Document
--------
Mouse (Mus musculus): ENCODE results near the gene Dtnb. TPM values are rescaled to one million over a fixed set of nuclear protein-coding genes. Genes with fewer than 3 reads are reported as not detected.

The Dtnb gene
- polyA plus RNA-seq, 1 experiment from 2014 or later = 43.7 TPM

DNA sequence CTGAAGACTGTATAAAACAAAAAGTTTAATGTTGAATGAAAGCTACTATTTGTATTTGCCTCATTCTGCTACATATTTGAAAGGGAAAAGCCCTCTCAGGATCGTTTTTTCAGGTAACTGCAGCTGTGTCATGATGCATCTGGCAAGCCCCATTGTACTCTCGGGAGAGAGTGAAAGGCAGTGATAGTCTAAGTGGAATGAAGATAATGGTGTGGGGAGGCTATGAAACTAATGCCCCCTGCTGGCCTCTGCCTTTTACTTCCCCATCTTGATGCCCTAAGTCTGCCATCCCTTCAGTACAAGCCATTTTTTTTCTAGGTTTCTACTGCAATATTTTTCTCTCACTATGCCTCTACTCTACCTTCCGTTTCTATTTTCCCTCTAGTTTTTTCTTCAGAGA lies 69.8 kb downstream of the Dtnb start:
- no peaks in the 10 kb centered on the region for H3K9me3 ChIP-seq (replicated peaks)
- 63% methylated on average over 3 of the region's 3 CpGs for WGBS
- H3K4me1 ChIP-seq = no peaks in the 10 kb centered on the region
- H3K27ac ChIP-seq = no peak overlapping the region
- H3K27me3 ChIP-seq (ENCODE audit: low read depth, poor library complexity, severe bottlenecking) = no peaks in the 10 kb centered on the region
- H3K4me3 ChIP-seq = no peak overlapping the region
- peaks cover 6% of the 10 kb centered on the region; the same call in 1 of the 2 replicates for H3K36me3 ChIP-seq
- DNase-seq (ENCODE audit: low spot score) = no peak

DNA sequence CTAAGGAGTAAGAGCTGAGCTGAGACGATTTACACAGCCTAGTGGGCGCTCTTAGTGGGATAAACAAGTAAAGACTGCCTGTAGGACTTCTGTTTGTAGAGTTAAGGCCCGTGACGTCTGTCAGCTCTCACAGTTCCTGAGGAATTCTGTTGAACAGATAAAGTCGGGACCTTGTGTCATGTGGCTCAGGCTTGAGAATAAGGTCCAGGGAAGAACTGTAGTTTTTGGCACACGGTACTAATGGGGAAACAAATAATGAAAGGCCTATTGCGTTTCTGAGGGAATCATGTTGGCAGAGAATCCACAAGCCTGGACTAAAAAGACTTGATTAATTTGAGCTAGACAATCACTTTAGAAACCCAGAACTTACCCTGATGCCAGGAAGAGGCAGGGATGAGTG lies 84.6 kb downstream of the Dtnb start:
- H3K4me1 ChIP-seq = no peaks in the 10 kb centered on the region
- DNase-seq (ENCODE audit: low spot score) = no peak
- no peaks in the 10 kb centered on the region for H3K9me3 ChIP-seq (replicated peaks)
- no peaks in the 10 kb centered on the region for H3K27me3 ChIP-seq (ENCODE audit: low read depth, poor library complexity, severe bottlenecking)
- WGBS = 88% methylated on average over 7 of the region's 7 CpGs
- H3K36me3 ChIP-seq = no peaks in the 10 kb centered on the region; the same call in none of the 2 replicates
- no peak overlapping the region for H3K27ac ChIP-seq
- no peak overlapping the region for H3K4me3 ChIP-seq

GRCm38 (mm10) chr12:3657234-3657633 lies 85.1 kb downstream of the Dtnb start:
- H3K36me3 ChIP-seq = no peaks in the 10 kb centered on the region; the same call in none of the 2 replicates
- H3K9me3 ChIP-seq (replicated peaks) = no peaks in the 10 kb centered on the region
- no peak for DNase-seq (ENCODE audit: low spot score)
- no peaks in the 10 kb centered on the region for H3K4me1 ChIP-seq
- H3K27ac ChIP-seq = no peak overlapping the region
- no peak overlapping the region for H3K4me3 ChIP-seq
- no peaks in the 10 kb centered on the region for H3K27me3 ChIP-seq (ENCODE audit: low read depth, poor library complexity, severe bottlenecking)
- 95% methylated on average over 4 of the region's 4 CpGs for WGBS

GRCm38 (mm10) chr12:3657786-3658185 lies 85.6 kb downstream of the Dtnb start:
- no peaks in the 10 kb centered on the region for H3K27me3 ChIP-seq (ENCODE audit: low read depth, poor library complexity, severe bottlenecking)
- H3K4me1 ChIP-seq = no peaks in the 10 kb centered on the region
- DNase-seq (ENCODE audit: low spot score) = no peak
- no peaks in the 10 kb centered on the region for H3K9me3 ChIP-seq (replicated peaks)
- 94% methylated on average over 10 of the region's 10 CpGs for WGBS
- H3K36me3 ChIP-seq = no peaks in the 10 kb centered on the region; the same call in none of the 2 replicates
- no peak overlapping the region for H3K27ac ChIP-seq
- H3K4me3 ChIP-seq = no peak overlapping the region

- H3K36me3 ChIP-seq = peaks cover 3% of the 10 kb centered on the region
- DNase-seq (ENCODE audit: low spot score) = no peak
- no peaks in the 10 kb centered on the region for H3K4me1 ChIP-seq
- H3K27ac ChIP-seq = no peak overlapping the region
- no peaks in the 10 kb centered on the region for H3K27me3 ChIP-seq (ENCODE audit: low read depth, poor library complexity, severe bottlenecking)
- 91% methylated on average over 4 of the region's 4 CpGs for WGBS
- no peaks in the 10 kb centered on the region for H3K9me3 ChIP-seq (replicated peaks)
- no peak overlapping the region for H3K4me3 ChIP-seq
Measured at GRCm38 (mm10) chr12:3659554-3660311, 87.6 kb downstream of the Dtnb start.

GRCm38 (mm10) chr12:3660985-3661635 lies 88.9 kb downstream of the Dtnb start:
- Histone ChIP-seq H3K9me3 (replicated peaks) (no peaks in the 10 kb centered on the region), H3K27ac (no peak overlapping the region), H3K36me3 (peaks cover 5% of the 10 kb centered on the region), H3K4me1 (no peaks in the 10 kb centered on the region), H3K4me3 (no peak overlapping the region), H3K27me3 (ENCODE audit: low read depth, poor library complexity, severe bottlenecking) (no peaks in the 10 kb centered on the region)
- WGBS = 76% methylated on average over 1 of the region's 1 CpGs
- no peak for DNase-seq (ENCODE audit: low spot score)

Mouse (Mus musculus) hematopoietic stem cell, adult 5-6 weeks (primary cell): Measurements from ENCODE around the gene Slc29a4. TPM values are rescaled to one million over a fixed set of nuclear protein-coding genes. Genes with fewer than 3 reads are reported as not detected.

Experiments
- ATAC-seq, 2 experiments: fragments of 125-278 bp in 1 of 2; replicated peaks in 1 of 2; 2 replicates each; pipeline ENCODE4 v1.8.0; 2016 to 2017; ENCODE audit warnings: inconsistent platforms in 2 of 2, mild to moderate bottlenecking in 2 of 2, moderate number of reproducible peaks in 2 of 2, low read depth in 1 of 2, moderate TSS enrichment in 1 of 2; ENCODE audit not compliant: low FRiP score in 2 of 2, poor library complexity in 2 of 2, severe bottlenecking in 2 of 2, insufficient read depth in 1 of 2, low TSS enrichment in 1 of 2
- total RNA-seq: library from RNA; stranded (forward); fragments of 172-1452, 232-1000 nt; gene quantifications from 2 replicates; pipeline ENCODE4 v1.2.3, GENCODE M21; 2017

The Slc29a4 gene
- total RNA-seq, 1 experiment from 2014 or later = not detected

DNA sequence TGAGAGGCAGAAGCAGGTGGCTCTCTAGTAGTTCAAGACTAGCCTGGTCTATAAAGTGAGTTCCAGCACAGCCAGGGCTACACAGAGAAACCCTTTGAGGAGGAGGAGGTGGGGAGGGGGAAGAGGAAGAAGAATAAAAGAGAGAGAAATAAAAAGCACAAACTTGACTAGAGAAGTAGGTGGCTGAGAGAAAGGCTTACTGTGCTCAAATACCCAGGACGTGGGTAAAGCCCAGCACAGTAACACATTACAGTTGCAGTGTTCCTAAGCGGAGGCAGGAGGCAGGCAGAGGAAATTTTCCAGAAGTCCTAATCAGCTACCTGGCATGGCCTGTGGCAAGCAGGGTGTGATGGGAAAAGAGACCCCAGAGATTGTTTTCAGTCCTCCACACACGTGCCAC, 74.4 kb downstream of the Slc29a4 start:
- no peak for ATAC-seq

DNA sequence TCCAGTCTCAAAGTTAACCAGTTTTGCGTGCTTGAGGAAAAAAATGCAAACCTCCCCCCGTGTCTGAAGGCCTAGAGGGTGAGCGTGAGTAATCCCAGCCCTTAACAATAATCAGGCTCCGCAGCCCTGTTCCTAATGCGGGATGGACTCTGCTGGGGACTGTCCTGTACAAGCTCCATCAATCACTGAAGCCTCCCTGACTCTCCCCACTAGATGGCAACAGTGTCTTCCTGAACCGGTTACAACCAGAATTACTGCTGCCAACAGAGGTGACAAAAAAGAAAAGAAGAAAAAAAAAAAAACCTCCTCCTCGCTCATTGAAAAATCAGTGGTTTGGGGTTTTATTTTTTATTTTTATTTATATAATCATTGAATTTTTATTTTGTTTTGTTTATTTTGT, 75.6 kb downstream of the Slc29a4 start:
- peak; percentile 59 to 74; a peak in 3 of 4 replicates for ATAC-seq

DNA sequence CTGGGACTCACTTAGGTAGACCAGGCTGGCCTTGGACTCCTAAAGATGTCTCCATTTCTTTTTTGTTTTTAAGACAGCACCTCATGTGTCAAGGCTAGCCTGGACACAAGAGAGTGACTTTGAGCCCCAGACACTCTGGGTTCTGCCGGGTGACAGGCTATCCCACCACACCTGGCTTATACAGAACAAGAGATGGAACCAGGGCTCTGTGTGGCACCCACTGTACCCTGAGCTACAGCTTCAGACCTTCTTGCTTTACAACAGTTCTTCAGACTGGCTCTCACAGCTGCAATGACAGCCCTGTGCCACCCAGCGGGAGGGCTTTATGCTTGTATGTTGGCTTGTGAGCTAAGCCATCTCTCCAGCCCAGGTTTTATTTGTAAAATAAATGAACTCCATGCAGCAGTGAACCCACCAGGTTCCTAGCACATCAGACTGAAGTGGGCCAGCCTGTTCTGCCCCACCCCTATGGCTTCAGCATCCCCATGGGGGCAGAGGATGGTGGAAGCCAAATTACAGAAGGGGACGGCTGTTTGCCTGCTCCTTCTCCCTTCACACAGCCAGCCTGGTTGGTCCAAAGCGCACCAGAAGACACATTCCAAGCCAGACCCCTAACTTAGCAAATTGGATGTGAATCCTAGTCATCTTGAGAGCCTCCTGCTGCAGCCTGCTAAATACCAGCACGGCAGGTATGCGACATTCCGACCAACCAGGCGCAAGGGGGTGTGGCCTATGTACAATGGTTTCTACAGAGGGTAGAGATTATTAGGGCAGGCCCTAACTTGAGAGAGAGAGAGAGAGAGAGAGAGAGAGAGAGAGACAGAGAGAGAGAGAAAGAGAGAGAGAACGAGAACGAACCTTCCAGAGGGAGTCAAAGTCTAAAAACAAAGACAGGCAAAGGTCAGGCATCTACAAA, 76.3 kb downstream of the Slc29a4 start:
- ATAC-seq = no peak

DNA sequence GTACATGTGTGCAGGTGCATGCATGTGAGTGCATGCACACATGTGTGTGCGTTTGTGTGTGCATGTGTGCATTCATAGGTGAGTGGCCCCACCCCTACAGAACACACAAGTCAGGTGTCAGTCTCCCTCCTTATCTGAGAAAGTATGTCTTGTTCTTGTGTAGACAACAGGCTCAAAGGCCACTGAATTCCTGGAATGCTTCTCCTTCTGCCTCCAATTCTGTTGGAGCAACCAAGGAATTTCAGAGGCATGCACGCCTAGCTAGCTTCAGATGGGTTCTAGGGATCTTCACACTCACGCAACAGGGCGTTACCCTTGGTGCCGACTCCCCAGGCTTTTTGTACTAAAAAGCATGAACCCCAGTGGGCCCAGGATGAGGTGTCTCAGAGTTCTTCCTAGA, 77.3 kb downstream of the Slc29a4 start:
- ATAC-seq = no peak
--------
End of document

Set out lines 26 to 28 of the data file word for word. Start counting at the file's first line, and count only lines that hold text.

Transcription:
- no peaks in the 10 kb centered on the region for H3K4me1 ChIP-seq
- H3K27ac ChIP-seq = no peak overlapping the region
- no peak overlapping the region for H3K4me3 ChIP-seq